The Student Newspaper of Mississippi State University

The Reflector

The Student Newspaper of Mississippi State University

The Reflector

The Student Newspaper of Mississippi State University

The Reflector

Writer-in-residence Kwame Dawes reflects on a life of poetry

Ivy Rose Ball
Kwame Dawes performed poetry readings and spoke to students and faculty about his literary life.

Kwame Dawes stood at the podium of Mississippi State University’s Taylor Auditorium, stroking his beard as he read a poem about his memories tied to purple flowers to an audience of over 60 students, professors and others.

The poem, “Purple,” is a piece that Dawes wrote about his relationship with one of his daughters. “Purple” falls among many poems read at the Institute for the Humanities’ Writer-in-Residence poetry reading last Thursday, where Dawes shared his art and advice.

As this year’s writer-in-residence, Dawes spent a week on the Mississippi State University campus meeting students, hosting a workshop and sharing his thoughts on poetry with students. His stay concluded with the reading in Taylor Auditorium where students, faculty and Starkville residents gathered to listen to his words.

James Durr, a junior English major, was among the audience’s front row and took notes as the reading went on. While originally meant to satisfy a course assignment, these notes now mean more to Durr.

“I learned that I liked poetry. I didn’t think I did, but I do,” Durr said. “I learned about this writer’s wonderful life. I think he has something good to provide, and I learned that I want to write more.”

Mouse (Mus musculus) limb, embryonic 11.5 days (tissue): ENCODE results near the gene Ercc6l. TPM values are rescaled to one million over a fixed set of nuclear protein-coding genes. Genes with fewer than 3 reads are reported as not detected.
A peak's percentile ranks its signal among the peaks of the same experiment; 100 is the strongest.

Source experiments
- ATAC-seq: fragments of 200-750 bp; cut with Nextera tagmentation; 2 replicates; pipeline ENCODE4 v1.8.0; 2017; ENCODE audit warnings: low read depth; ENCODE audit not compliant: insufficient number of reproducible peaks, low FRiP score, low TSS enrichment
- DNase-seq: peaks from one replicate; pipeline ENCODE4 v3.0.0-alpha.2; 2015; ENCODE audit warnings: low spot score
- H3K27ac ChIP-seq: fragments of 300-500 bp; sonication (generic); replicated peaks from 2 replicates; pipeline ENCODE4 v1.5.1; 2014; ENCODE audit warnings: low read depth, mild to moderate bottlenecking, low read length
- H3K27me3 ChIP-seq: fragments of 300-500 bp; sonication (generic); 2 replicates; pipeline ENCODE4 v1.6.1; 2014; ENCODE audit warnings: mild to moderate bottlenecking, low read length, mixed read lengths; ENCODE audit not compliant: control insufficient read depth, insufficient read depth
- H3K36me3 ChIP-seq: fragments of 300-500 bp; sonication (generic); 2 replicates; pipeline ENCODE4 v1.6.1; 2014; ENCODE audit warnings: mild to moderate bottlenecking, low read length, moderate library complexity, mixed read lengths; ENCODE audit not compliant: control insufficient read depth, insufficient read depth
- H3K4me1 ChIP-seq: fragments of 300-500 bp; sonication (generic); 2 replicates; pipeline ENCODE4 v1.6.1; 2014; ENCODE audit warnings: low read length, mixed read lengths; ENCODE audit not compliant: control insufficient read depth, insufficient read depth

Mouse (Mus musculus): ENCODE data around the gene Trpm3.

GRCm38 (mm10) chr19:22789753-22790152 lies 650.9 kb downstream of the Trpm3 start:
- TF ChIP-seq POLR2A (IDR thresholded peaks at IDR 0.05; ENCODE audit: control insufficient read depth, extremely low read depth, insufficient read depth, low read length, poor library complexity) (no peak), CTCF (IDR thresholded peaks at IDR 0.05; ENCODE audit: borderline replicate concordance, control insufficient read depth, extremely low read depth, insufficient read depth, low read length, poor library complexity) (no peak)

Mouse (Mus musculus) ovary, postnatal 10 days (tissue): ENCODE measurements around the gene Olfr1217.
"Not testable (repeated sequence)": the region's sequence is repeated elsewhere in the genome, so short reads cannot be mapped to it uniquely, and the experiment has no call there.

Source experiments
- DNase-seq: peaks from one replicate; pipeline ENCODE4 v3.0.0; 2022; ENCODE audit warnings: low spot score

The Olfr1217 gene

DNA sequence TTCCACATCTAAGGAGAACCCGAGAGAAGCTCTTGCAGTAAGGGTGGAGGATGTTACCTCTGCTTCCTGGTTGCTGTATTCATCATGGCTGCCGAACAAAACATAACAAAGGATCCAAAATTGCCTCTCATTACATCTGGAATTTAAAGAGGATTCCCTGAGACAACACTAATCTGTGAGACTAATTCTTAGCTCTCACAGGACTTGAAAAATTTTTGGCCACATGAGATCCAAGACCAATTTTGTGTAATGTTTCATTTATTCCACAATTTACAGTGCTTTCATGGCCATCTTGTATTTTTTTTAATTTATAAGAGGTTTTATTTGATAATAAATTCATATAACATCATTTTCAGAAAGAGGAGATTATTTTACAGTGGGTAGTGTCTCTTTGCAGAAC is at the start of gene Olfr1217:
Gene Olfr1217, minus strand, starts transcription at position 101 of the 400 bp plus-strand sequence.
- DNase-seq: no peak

Dawes was born in Ghana and grew up both there and in Jamaica, where his writing journey began. According to Dawes, his father opted to buy him and his siblings books rather than a television. From this exposure to reading, he turned to writing. He wrote many things ranging from his own stories and poems to letters to pen pals. He became a playwright in his late 20s, and in other moments of his life he was a journalist, a musician and an actor. Now, he is an editor, professor and continues to write poetry.

Dawes reflected on some of these moments in his life through readings of poems from his books “Nebraska: Poems” and “Sturge Town: Poems.” Many of the poems reflect on his time working as a professor of English at the University of Nebraska-Lincoln, while other poems take a more heartfelt approach.

He leaned back, holding onto a tablet with both hands. Dawes read a poem about the loss of a colleague, who was more like a friend. The poem is about Jack Doyle, a man Dawes knew when he worked at the University of South Carolina. Doyle was diagnosed with Alzheimer’s disease at an early age, and Dawes poured that experience into his poetry.

Another poem from his upcoming book “Sturge Town: Poems” tells of how he cares for his two daughters. According to Dawes, his children would mark each time he wrote a poem about them, and a number of these works were read that night in Starkville.

Dawes made his way to Starkville through a personal connection. Saddiq Dzukogi, assistant professor of English at MSU, is a former pupil of Dawes. He suggested that the Institute of the Humanities invite his former teacher as their guest of honor.

“As a poet I adore [Dawes]. He is the magnificent Kwame, the poet that continues to show me the way, continues to show us the way,” Dzukogi said in his introduction speech. “And as his student and mentee, he is sir — a teacher that has earned my absolute trust.”

Dzukogi met Dawes at the University of Nebraska-Lincoln. Dawes was Dzukogi’s teacher as he worked to earn his doctorate. Now, Dawes acts as an editor, a mentor and a father figure for Dzukogi.

“I am happy that he’s here, you know, to have him exposed to the wonderful community that is Mississippi State,” Dzukogi said.

After the reading, the Institute for the Humanities showed Dawes their appreciation in Bulldog fashion: giving the gift of a cowbell. Dawes received his fresh bell and rang it in slow, wide gestures as the audience cheered. The prolonged clangs of the bell sounded throughout the auditorium.

“It’s a nice gesture. I don’t know when I’ll be using it,” Dawes said.

About the Contributor
Megan Gordon
Megan Gordon, Former Life & Entertainment Editor
Megan Gordon served as the Life & Entertainment Editor from 2023 to 2024.
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